It’s anachronistic to impose contemporary moral standards onto a past society. While it can seem particularly distasteful to hear vehement misogyny in such a relatively recent period, it is surely more useful – and fairer on those we are judging – to try and understand these views within the context of their time. The play is set in 1896 – Victorian society and law had very different ideas about morality and the structure of society.  In 1831 a 14 year old boy was executed for murder, and in 1833 a nine year old was sentenced to death for housebreaking – although this was later reprieved under public pressure. Slavery was not abolished in Britain until 1833 and public executions continued until 1868.

 The position of women in general society puts the challenges women faced at Cambridge, serious as they are, into perspective. It was not until 1870 that women were allowed to be the legal owners of the money they earned and to inherit property. It was not until the Married Women’s Property Act of 1882 that wives possessed a legal identity; previously courts didn’t recognize a wife as a separate legal entity to her husband.

 The play briefly touches on the Women’s Suffrage movement, and the complex political implications of political involvement on those campaigning for smaller victories. It was a long fight, and women didn’t receive the vote until 1918. Even then this was only for those over the age of 30 who met minimum property qualifications – it was not until 1928 that women received equal voting rights to men. Yet perhaps more surprisingly, and often overlooked, until 1918 forty per cent of adult males were also disenfranchised.

 There was clearly a large element of self-interest in the barring of female students from graduating, as with the withholding of universal suffrage and the amalgamation of a wife’s legal identity with that of her husband. The views these men espouse can seem ridiculous to our modern sensibilities, and were certainly often received with laughter by the audience of Blue Stockings, but it’s important to remember that many men (and women) will have genuinely believed that the mental taxation of study could be not only mentally but also physically damaging to women. If you believe this, and that women’s collective vocation is to be mothers and wives, then you probably think that you’re doing them a favour by discouraging them from studying.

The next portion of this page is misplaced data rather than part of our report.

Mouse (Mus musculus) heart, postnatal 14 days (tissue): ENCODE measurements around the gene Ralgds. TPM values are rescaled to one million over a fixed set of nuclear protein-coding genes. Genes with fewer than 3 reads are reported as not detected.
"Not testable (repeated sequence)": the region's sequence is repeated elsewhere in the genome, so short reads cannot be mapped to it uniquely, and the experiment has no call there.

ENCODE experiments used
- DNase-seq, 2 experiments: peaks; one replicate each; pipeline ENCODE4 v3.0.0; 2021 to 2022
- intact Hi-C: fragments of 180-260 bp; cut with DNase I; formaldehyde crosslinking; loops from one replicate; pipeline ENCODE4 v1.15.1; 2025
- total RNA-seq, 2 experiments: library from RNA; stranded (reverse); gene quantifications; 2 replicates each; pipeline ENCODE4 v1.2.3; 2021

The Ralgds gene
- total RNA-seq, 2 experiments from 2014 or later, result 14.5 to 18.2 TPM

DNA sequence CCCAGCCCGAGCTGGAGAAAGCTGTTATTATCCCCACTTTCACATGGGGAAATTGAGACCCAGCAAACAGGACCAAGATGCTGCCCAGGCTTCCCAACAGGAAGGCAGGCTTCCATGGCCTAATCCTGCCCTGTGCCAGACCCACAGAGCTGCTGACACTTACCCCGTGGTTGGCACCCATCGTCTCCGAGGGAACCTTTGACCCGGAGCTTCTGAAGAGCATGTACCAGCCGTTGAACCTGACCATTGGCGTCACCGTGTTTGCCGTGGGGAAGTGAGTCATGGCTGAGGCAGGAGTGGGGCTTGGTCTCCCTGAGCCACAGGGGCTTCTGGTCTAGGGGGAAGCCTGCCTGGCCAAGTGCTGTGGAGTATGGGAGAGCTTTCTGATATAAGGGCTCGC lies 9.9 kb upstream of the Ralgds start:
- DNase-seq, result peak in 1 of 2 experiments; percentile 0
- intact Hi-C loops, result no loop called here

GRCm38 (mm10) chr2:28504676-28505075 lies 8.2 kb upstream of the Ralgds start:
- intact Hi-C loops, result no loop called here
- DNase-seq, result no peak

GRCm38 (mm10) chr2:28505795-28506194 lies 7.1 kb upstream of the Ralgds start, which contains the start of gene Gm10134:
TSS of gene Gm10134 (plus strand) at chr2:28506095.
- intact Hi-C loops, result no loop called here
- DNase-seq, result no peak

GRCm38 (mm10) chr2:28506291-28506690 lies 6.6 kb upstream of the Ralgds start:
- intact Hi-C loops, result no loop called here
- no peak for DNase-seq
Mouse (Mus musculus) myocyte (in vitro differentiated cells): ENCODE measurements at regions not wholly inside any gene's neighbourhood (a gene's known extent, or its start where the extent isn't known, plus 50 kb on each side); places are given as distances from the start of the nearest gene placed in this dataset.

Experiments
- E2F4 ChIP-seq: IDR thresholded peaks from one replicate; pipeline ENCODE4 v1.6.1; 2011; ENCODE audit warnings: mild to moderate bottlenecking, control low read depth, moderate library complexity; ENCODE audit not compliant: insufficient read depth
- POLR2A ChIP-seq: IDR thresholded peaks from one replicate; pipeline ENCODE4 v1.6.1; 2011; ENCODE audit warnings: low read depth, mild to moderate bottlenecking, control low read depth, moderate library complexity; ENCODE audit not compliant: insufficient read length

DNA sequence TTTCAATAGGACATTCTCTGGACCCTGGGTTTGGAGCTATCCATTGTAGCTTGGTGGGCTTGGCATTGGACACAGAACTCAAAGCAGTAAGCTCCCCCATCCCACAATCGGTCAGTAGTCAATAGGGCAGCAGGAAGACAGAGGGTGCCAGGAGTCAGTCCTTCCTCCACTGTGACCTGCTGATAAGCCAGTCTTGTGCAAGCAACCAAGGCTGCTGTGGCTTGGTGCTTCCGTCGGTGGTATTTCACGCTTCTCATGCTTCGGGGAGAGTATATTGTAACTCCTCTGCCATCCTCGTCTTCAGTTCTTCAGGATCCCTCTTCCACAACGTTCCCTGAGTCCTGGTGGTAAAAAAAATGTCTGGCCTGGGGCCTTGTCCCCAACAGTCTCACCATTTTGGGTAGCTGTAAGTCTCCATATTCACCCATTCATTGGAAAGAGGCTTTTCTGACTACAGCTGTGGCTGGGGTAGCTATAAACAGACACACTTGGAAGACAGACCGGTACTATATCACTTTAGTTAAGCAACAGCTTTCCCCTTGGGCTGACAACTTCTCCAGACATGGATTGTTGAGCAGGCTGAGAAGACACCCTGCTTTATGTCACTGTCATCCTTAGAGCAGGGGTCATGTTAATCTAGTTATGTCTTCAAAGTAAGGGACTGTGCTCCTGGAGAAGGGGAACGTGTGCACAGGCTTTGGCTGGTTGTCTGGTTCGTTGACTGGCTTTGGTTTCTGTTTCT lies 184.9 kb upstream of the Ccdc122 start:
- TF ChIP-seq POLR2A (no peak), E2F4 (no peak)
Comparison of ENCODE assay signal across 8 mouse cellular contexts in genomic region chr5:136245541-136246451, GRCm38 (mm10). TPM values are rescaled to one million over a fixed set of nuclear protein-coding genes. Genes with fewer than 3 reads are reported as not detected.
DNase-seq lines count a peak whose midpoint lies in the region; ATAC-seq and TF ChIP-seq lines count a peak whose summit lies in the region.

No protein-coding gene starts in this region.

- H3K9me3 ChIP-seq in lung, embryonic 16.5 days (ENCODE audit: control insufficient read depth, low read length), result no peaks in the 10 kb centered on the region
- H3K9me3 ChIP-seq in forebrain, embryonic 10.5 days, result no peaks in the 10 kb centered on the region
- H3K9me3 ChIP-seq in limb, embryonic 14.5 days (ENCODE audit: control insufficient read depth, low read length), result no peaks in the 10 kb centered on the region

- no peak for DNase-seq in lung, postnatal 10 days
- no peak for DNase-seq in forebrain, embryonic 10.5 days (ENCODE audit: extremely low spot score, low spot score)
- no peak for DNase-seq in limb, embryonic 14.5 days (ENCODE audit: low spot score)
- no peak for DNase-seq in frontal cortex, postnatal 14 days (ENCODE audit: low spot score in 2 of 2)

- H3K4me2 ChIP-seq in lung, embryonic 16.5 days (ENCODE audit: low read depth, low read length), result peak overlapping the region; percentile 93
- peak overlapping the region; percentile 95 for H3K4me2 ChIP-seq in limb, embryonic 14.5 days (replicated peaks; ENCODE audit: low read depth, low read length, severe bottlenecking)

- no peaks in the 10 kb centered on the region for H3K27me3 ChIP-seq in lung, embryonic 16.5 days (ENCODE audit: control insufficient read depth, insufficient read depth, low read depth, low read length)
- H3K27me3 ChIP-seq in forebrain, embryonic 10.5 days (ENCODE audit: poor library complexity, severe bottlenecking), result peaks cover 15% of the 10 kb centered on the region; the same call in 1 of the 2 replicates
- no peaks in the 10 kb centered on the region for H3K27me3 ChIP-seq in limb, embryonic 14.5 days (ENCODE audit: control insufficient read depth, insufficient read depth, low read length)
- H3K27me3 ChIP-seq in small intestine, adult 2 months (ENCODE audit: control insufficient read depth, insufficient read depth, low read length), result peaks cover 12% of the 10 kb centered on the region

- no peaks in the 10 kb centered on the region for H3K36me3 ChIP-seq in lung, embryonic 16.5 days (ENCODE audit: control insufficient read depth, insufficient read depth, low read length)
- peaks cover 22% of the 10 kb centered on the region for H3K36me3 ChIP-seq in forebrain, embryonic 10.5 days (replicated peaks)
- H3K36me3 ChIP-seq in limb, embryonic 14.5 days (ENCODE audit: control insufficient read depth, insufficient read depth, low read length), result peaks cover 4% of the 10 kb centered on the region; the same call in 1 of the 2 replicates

And access to education has not always been seen as a right. Compulsory education was not introduced in Britain until 1880, and then only for children of five to ten years – and it was ineffectively enforced. The women with the education, talent and resources to make it to Cambridge were still privileged in comparison to the majority of the population.

 The general disparity in education continued well into the Twentieth Century, as the play’s final scene points out. Before the Second World War less than 2% of 18-year olds went to University. Oxford and Cambridge were still very much finishing schools for gentlemen. In 1939 women constituted less than a quarter of the university student population, a proportion which remained fairly stable until the late 1960s, when it began slowly to rise – real change did not begin until the 1970s.

And it’s also important to point out that the play is set in Cambridge, traditionally a bastion of the British Establishment. Conditions were better elsewhere in the country: if the women in Blue Stockings had wished, they could have graduated from the University of London, which in 1878 became the first UK University to admit women to its degrees. In 1881 two women obtained a BSc, by 1895 over 10 per cent of the graduates were women and by 1900 the proportion had increased to 30 per cent. As is the case today, not all universities were the same, and the situation in Cambridge, and the views of its inhabitants, do not necessarily reflect the country as a whole. In any society there will always be thinkers ahead of their time and those clinging desperately to the past, and the social elite that populated Cambridge have always tended towards conservatism.

Jessica Swale only alludes to some of the more violent protests against the bluestockings, which in real life included burning effigies of the female students. While the outright misogyny found in Blue Stockings is thankfully unacceptable in contemporary Britain, the example of Malala Yousafzai (to whom Blue Stockings is dedicated) serves as a reminder that for some the fight for a right to an education continues.

Closer to home, with the introduction of £9000 tuition fees, it seems as if the economic educational divide will grow. And it’s not just financial restrictions that affect your experience of university. Laura Wade’s Posh may be set in Oxford, but it demonstrates the rigid social hierarchy that still supports the upper echelons of our society. The play’s popularity demonstrates that our interest in the educational elite is as strong as ever.